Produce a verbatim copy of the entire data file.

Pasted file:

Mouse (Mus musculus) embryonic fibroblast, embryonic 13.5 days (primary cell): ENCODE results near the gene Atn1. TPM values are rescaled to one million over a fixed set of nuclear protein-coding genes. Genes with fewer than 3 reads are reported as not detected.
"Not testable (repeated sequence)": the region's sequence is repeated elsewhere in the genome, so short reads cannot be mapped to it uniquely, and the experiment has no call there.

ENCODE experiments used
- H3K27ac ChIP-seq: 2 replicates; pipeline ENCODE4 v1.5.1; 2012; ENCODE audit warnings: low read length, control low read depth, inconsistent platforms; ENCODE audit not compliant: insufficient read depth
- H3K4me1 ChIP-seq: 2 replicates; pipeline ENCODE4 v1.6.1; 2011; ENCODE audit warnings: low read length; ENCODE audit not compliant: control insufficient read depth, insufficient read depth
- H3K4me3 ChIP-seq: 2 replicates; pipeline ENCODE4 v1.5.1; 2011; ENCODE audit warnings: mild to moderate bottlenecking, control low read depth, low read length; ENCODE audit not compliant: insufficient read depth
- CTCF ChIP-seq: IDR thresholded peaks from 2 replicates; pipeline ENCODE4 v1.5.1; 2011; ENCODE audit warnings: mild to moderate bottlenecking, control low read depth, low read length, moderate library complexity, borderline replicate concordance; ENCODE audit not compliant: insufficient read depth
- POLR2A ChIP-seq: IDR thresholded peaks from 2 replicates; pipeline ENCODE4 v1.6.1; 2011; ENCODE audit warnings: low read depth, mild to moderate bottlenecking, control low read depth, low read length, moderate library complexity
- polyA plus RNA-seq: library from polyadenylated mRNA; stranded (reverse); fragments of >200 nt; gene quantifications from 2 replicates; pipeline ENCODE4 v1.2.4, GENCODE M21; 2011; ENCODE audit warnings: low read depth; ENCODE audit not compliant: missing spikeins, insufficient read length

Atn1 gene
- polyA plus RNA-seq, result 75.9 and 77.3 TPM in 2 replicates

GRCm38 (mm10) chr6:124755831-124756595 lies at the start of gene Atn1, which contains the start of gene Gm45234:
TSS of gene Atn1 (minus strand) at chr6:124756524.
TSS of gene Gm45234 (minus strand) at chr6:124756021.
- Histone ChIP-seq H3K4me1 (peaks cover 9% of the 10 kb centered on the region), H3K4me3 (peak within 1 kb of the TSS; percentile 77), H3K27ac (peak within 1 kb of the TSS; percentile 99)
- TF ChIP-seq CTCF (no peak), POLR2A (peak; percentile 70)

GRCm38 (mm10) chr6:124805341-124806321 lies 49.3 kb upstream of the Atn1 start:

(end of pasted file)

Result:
Mouse (Mus musculus) embryonic fibroblast, embryonic 13.5 days (primary cell): ENCODE results near the gene Atn1. TPM values are rescaled to one million over a fixed set of nuclear protein-coding genes. Genes with fewer than 3 reads are reported as not detected.
"Not testable (repeated sequence)": the region's sequence is repeated elsewhere in the genome, so short reads cannot be mapped to it uniquely, and the experiment has no call there.

ENCODE experiments used
- H3K27ac ChIP-seq: 2 replicates; pipeline ENCODE4 v1.5.1; 2012; ENCODE audit warnings: low read length, control low read depth, inconsistent platforms; ENCODE audit not compliant: insufficient read depth
- H3K4me1 ChIP-seq: 2 replicates; pipeline ENCODE4 v1.6.1; 2011; ENCODE audit warnings: low read length; ENCODE audit not compliant: control insufficient read depth, insufficient read depth
- H3K4me3 ChIP-seq: 2 replicates; pipeline ENCODE4 v1.5.1; 2011; ENCODE audit warnings: mild to moderate bottlenecking, control low read depth, low read length; ENCODE audit not compliant: insufficient read depth
- CTCF ChIP-seq: IDR thresholded peaks from 2 replicates; pipeline ENCODE4 v1.5.1; 2011; ENCODE audit warnings: mild to moderate bottlenecking, control low read depth, low read length, moderate library complexity, borderline replicate concordance; ENCODE audit not compliant: insufficient read depth
- POLR2A ChIP-seq: IDR thresholded peaks from 2 replicates; pipeline ENCODE4 v1.6.1; 2011; ENCODE audit warnings: low read depth, mild to moderate bottlenecking, control low read depth, low read length, moderate library complexity
- polyA plus RNA-seq: library from polyadenylated mRNA; stranded (reverse); fragments of >200 nt; gene quantifications from 2 replicates; pipeline ENCODE4 v1.2.4, GENCODE M21; 2011; ENCODE audit warnings: low read depth; ENCODE audit not compliant: missing spikeins, insufficient read length

Atn1 gene
- polyA plus RNA-seq, result 75.9 and 77.3 TPM in 2 replicates

GRCm38 (mm10) chr6:124755831-124756595 lies at the start of gene Atn1, which contains the start of gene Gm45234:
TSS of gene Atn1 (minus strand) at chr6:124756524.
TSS of gene Gm45234 (minus strand) at chr6:124756021.
- Histone ChIP-seq H3K4me1 (peaks cover 9% of the 10 kb centered on the region), H3K4me3 (peak within 1 kb of the TSS; percentile 77), H3K27ac (peak within 1 kb of the TSS; percentile 99)
- TF ChIP-seq CTCF (no peak), POLR2A (peak; percentile 70)

GRCm38 (mm10) chr6:124805341-124806321 lies 49.3 kb upstream of the Atn1 start: